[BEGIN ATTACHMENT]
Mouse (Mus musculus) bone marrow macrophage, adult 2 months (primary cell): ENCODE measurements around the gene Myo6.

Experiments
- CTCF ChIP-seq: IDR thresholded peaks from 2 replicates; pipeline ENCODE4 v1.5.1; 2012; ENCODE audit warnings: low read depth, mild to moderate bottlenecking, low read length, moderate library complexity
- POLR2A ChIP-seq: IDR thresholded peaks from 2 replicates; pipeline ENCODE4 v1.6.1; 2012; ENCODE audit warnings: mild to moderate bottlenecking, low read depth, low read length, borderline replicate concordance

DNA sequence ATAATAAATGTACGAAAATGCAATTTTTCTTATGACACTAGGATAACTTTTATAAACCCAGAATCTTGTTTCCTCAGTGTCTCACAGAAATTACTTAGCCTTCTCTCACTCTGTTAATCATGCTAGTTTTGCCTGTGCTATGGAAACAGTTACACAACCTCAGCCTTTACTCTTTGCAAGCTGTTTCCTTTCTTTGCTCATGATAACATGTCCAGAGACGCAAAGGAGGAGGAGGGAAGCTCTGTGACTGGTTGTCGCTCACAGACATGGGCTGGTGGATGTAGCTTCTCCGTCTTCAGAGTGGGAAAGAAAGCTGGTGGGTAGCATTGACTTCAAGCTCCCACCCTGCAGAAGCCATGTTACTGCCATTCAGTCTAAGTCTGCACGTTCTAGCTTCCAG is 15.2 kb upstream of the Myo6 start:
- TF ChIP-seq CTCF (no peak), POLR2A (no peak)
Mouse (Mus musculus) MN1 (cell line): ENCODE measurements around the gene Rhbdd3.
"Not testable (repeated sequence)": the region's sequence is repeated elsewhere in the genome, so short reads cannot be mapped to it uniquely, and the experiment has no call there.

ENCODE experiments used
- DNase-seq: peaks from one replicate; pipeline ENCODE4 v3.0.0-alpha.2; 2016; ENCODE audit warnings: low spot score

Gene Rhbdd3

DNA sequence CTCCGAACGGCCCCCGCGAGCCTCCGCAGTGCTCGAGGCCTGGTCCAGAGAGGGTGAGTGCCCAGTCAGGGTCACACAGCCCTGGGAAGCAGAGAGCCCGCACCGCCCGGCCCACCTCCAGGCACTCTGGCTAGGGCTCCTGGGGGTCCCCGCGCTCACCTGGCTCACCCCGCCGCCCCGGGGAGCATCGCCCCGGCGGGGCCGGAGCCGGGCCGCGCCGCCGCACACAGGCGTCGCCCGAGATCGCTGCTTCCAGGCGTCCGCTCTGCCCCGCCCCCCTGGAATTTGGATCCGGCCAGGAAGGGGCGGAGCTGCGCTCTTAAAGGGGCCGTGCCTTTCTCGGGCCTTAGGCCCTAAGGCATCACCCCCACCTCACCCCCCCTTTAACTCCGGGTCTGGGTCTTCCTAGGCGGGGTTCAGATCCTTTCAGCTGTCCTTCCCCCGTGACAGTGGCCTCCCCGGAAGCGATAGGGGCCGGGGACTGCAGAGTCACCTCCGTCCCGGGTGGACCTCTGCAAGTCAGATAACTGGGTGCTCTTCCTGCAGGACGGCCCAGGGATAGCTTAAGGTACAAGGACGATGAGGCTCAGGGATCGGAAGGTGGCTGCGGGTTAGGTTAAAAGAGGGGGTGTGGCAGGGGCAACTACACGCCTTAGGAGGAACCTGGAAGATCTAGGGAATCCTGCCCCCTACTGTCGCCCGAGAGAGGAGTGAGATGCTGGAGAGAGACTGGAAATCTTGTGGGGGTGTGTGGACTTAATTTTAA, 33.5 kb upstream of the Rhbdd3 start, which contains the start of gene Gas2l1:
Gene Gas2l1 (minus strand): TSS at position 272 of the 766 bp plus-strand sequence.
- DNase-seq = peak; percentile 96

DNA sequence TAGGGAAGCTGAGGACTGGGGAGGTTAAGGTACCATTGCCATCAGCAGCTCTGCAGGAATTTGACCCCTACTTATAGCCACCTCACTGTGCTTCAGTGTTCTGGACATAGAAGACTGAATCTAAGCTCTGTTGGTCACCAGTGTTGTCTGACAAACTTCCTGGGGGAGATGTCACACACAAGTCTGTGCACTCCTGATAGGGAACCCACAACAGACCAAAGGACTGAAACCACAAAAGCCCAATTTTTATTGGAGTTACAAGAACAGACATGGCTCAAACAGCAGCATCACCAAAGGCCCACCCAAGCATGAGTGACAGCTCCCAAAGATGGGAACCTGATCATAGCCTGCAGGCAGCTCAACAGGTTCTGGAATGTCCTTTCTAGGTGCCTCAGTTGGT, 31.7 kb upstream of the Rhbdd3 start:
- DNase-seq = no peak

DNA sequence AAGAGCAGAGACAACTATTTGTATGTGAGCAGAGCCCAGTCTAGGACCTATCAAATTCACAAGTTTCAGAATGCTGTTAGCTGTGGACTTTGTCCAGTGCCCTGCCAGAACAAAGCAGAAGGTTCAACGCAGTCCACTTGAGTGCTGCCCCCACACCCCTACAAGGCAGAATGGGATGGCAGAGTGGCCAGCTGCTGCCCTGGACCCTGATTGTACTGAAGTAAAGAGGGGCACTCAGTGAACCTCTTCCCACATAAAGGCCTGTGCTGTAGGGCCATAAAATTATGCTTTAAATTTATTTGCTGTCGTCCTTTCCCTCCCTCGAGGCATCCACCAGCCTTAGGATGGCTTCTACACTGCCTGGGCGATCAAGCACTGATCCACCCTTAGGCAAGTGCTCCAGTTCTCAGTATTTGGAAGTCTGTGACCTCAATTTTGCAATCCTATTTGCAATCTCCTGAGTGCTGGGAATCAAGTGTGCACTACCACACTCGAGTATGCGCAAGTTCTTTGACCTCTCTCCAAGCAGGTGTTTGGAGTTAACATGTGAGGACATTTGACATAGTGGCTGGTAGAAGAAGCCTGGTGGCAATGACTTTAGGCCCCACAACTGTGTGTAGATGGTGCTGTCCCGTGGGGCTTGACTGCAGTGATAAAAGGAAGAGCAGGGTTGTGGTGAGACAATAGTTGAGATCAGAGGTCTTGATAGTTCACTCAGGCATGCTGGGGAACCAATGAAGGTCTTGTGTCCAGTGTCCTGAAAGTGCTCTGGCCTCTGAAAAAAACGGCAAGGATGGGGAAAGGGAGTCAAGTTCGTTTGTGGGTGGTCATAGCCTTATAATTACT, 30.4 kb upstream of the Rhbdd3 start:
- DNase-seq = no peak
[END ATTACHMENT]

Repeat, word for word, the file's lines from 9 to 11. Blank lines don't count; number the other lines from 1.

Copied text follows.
ENCODE experiments used
- DNase-seq: peaks from one replicate; pipeline ENCODE4 v3.0.0-alpha.2; 2016; ENCODE audit warnings: low spot score

Gene Rhbdd3